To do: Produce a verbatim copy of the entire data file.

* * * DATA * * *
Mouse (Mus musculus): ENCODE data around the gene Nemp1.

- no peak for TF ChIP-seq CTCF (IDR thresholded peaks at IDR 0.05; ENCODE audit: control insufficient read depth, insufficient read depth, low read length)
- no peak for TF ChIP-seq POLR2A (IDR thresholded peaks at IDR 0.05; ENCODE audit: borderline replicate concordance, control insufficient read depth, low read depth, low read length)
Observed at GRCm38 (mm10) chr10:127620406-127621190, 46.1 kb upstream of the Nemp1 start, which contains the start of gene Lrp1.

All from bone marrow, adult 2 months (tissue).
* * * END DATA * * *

Mouse (Mus musculus): ENCODE data around the gene Nemp1.

- no peak for TF ChIP-seq CTCF (IDR thresholded peaks at IDR 0.05; ENCODE audit: control insufficient read depth, insufficient read depth, low read length)
- no peak for TF ChIP-seq POLR2A (IDR thresholded peaks at IDR 0.05; ENCODE audit: borderline replicate concordance, control insufficient read depth, low read depth, low read length)
Observed at GRCm38 (mm10) chr10:127620406-127621190, 46.1 kb upstream of the Nemp1 start, which contains the start of gene Lrp1.

All from bone marrow, adult 2 months (tissue).